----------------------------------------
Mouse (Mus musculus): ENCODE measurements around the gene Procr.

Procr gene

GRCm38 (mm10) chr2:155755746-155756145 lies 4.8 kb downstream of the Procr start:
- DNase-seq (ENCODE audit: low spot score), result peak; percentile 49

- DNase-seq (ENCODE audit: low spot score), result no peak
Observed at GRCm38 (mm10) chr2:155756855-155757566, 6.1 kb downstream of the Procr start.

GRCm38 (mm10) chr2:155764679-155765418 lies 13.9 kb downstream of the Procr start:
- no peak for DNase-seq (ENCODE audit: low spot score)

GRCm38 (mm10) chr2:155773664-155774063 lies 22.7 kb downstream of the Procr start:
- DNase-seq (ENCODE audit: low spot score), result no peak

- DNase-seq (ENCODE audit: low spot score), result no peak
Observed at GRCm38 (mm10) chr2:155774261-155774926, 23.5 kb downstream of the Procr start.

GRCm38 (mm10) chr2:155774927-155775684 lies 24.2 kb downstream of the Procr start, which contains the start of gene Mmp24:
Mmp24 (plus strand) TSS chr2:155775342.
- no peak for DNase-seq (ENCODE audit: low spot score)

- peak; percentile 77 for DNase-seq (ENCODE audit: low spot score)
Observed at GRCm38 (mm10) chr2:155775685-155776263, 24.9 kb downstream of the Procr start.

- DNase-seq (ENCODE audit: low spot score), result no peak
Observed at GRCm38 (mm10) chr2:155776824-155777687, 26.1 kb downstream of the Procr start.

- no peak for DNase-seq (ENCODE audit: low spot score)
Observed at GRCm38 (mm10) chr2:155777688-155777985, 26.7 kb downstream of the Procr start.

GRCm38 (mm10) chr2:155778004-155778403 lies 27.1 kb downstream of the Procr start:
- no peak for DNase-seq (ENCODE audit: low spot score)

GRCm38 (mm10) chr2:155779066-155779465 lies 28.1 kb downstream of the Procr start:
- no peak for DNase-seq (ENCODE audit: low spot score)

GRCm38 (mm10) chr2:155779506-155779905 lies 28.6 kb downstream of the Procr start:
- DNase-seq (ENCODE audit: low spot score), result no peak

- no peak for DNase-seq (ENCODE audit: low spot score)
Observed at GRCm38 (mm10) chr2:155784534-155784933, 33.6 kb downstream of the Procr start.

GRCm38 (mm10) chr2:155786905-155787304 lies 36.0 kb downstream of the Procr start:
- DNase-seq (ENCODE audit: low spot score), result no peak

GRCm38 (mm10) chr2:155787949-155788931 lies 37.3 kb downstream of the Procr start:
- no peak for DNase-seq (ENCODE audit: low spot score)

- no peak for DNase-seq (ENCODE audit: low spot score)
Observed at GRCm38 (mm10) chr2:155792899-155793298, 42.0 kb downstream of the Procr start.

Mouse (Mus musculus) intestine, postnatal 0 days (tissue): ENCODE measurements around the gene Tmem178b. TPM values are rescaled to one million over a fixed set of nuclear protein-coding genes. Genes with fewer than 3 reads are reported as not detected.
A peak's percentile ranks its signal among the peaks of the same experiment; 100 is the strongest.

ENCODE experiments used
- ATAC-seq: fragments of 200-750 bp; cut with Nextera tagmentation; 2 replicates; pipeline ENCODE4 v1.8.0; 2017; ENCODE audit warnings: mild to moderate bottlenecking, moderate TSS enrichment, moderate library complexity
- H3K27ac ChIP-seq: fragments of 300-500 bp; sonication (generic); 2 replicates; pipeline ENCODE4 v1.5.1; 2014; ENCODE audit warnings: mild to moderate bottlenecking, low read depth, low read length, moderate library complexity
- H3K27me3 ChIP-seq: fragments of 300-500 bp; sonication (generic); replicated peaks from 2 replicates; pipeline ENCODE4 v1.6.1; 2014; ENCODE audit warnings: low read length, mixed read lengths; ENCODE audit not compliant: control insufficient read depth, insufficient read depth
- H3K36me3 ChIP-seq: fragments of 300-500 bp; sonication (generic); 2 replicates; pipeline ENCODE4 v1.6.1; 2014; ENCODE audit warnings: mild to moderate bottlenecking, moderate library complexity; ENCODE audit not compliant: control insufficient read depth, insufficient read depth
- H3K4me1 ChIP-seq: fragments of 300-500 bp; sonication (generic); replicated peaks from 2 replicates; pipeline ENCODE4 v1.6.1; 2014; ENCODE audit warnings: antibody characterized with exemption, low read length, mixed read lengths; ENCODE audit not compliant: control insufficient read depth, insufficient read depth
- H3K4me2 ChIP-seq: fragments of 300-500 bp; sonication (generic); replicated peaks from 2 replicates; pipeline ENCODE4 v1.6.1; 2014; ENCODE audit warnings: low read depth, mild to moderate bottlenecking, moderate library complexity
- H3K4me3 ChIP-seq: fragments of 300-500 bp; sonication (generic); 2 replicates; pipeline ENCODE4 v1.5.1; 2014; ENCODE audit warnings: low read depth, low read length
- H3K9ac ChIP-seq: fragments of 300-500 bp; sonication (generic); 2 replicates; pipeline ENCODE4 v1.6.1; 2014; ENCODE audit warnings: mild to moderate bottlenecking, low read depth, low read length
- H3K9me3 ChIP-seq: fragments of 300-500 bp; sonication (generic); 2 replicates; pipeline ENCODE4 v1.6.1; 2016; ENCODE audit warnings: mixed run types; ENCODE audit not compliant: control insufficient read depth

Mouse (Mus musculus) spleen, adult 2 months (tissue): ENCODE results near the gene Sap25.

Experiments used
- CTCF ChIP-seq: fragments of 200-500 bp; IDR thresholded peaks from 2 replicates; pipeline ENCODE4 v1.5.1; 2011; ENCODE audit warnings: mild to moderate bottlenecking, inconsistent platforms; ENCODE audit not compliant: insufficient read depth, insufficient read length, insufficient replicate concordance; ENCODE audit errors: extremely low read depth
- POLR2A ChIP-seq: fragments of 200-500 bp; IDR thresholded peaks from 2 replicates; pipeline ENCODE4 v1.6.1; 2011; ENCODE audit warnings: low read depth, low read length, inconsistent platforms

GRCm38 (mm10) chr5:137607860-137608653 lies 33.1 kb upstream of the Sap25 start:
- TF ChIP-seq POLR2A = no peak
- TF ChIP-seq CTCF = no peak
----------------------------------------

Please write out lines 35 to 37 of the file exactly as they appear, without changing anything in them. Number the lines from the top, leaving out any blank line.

Observed at GRCm38 (mm10) chr2:155792899-155793298, 42.0 kb downstream of the Procr start.

Mouse (Mus musculus) intestine, postnatal 0 days (tissue): ENCODE measurements around the gene Tmem178b. TPM values are rescaled to one million over a fixed set of nuclear protein-coding genes. Genes with fewer than 3 reads are reported as not detected.
A peak's percentile ranks its signal among the peaks of the same experiment; 100 is the strongest.